With respect to the town of Maycomb in To Kill a Mockingbird, what mood results from the tone through word choice and selection of detail ?

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mwestwood eNotes educator| Certified Educator

The narration of To Kill a Mockingbird is given in retrospect, a look into the rear-view mirror of memory that often diminishes things. The tone is one of nostalgia and a certain melancholy in which the word choice of an innocent child is often used to connote the remembrances of young Scout, who views life as contained in the neighborhood, the courthouse, and surroundings of her town.

Details of Scout's life begin with her childish belief in a "haint" in the neighborhood, her insensitivity toward Walter Cunningham, whom Jem invites for lunch, the antics of Mr. Avery, the fright of encountering Mr. Nathan Radley, her endearing respect for Miss Maudie and resentment of the ghostly Mrs. Dubose--"an oppressive odor met us when we crossed the threshold"--, the naive, but lucid observance of Tom Robinson's trial--

As Tom Robinson gave his testimony, it came to me that Mayella Ewell must have been the loneliest person in the world. She was even lonelier than Boo Radley who had not been out of his house in twenty-five years--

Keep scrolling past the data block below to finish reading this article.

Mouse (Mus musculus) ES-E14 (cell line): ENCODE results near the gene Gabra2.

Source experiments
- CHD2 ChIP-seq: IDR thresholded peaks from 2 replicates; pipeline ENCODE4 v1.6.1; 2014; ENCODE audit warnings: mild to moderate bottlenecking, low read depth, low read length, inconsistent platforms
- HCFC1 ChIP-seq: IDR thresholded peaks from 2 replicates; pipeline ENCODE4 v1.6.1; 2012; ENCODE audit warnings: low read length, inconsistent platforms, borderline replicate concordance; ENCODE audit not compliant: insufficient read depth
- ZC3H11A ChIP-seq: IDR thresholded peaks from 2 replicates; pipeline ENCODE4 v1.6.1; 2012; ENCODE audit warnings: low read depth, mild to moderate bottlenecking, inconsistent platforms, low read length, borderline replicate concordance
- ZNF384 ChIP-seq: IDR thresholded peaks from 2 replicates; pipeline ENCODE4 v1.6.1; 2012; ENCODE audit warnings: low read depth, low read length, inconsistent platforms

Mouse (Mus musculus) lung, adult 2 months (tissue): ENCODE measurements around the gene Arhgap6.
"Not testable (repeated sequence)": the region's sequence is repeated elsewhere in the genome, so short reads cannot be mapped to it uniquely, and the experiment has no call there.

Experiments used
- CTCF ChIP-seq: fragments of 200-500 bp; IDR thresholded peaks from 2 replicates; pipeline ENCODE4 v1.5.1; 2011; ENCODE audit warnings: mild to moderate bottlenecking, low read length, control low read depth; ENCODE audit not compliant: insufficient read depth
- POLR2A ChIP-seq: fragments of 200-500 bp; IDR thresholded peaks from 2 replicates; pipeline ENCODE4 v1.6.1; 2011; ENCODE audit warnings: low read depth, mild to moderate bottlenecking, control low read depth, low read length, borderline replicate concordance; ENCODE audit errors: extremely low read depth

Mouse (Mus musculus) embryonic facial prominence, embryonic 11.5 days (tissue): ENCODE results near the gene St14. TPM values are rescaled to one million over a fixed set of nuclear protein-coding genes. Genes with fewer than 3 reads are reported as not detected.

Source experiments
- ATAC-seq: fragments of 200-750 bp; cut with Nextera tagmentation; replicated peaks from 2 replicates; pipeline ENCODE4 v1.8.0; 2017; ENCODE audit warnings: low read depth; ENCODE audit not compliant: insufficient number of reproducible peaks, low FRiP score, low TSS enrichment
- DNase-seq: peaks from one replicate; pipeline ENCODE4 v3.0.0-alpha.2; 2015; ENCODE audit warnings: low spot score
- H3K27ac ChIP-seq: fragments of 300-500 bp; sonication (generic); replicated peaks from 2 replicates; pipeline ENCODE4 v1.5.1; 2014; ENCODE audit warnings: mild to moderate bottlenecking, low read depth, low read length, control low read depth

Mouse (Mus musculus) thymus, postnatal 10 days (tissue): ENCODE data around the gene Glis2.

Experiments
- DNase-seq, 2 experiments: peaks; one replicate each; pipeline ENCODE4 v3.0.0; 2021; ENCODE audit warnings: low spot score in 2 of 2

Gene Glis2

and the biased accounts of her extended family and quizzical observations of her pubescent brother, but becalmed notice of her father,

I sometimes think Atticus subjected every crisis of his life to tranquil examination behind The Mobile Register, The Birmingham News, and The Montgomery Advertiser

Through Scout, the reader is taken back to a sultry Southern town lost in an era of Jim Crow and slow-moving life. No one different comes in to this town, and no one departs; in fact, Scout describes the citizens as resembling each other, and there being a caste system in Maycomb which she interprets,

...to my mind it worked this way: the older citizens, the present generation of people who had lived side by side for years and years, were utterly predictable to one another; they took for granted attitudes, character shadings; even gestures, as having been repeated in each generation and refined by time. Thus the dicta No Crawford Minds His Own Business, Every Third Merriweather is Morbid....

Because Scout is a child and ingenuous observer, it is left to the reader to pass his/her own judgments upon the characters and the town of Maycomb in To Kill a Mockingbird amid Scout's observant, but somewhat nostalgic look back. 

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To Kill a Mockingbird

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